NOAH’S RAINBOW SERPENT – observations by Ian MacDougall

Carbon abatement submission condensed



 [PRELIMINARY NOTE: This is a condensed and slightly amended version of my original submission  to the Australian Senate Inquiry. Since it was submitted, the denialist Professor Ian Plimer has published his book Heaven and Earth. I have read it, and predict that it will become the bible of denialists worldwide. But as a polemical attempt to dismiss climatology, the IPCC, Kyoto and precautionism, it fails on all counts. I have half-finished a critical article about it for Noah’s Rainbow Serpent, and will not mention it further here. -IM, 2 June 2009]


The present Federal Government, for what I believe is perfectly understandable political caution, is not treating the climate situation and the potential global catastrophe offering, with nearly enough urgency.

 I begin by recognizing that there is some inevitable uncertainty in the scientific community regarding anthropogenic global warming. However, indications are that to a majority in the world meteorological community, and an overwhelming majority in the climatological community, anthropogenic global warming is as good as proven. [1]

 In these circumstances, the Precautionary Principle [2] offers the only sensible guide to policy formation. Climate disaster is too likely for complacency: the problem is not so much one of mere planetary warming, but of Earth facing at some time in the relatively near future a situation of runaway global warming.

Many scientists outside the climatological community have written on this subject. Two whose names spring to mind are the climate change ‘alarmist’ James Lovelock (author of The Vanishing face of Gaia [3] and Freeman Dyson, [4] prominent physicist and climate change denialist or ‘sceptic’.  Likewise, I am not a climatologist, my scientific training having been in biology. But to me the clearest indicator of global warming is the fact that glacial retreat is now so common as to be universal. That and the fact that according to satellite altimetry mean sea level is rising by 3.2 +/- 0.4 mm per year; due almost certainly to a combination of oceanic thermal expansion and increased glacial meltwater runoff, both produced only by global heating. [2.1])

 In Asia and Alaska, using satellite images and aerial photographic comparison over long time spans, there have been extensive glacier terminus surveys illustrating long term retreat involving no less than 95% of the glaciers.  In 2005 there were 442 glaciers examined, of which only 26 were advancing, 18 were stationary and 398 were in retreat: that is, 90% of them retreating. In 2005, for the first time ever, no observed Swiss glaciers advanced. And of the world’s 26 advancing glaciers, 15 were in New Zealand. [5].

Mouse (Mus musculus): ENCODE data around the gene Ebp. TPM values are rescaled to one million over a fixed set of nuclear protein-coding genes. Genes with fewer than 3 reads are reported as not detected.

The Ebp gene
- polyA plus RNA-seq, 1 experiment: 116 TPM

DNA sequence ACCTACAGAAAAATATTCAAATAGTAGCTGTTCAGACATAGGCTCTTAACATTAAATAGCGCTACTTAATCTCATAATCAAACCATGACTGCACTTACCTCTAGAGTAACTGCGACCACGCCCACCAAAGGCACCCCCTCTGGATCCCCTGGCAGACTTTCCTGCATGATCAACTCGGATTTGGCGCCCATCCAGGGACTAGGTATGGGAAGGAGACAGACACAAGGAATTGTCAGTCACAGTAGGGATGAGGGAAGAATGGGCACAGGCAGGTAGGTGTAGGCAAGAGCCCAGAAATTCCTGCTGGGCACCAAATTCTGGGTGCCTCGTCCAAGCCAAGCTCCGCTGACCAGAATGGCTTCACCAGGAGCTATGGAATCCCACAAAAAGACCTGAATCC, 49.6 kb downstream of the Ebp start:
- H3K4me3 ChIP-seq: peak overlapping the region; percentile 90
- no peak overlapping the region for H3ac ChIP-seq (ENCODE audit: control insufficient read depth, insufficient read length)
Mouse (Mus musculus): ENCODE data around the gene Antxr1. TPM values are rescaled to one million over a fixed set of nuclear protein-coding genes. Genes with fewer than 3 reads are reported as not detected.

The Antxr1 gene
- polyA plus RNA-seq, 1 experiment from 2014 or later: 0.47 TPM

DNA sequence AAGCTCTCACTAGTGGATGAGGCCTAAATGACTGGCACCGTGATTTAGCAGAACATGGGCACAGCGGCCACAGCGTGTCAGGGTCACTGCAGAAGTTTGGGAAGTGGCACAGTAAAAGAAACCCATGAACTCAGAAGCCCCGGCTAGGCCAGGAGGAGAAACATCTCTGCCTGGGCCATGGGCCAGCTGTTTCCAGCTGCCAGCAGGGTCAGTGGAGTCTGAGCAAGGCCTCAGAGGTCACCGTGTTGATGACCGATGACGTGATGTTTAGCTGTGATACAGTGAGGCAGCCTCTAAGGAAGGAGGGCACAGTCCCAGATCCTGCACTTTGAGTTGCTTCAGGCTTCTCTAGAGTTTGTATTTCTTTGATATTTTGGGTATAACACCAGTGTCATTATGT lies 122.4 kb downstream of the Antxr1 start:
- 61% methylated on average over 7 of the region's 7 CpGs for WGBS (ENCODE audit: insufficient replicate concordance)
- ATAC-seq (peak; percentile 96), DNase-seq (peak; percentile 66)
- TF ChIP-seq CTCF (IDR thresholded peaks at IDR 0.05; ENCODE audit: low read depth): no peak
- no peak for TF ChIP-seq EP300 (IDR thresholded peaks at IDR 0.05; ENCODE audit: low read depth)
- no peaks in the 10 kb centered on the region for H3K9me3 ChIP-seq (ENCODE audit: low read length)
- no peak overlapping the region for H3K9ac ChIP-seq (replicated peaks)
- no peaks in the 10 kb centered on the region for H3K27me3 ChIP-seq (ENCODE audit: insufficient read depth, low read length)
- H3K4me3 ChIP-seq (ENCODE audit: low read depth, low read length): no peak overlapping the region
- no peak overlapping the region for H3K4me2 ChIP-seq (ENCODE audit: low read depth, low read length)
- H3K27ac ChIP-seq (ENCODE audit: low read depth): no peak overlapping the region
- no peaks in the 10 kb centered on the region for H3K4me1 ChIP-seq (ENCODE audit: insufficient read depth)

According to a report in the Melbourne Age of 6.4.2009, “up to one-third of all Antarctic sea ice is likely to melt by the end of the century, seriously contributing to dangerous sea level rises, updated scientific modelling on global warming shows… The modelling is the first release of a landmark study being conducted by the global scientific body the Scientific Committee on Antarctic Research, made up of the peak scientific bodies from 23 countries including Australia.” [6]

 Though air temperatures whether local or worldwide, daily or annual average, may for various reasons not reflect it, the world is none the less clearly warming. It is now possible to fulfill Lord Franklin’s dream and sail the Northwest Passage over the top of Canada from the Atlantic to the Pacific, at least for one month or so in the Northern summer. Possibly within the next ten years ships will be able drop anchor in an essentially ice-free Arctic Ocean, right at the North Pole. That together with the satellite altimetry data on sea levels  testifies to the rapidity of global warming, and of the onset of the positive feedback loops that can only further accelerate it. The safest assumption we can make, in short, is that we face a planetary climate emergency, requiring urgent economic reforms on a comparable scale to those which took place in Australia after the declaration of war in 1939.

 Perhaps as early as 2015, runaway greenhouse may establish. The government acts as if on an assumption that it has plenty of time for whatever action it chooses to take. In that it is possibly wrong.

 Carbon dioxide, which is just one of the greenhouse gases being increased in concentration in the atmosphere thanks to human activity, is already having measurable effects on marine life. A panel of 155 scientists from 26 countries and other international groups has called for “urgent action” to sharply reduce emissions of carbon dioxide due to its effects on ocean life. [7] (That is just one of a deluge of scientific papers and communiqués stressing the need for immediate, thorough and urgent action.) This applies particularly to organisms low on the food pyramids, such as the corals and their symbionts, and the effects carry through to a wide variety of ocean life. It supports what is said in the same subject by the Royal Society  in its Policy document 12/05 of June 2005, entitled Ocean acidification due to increasing atmospheric carbon dioxide. [7.1]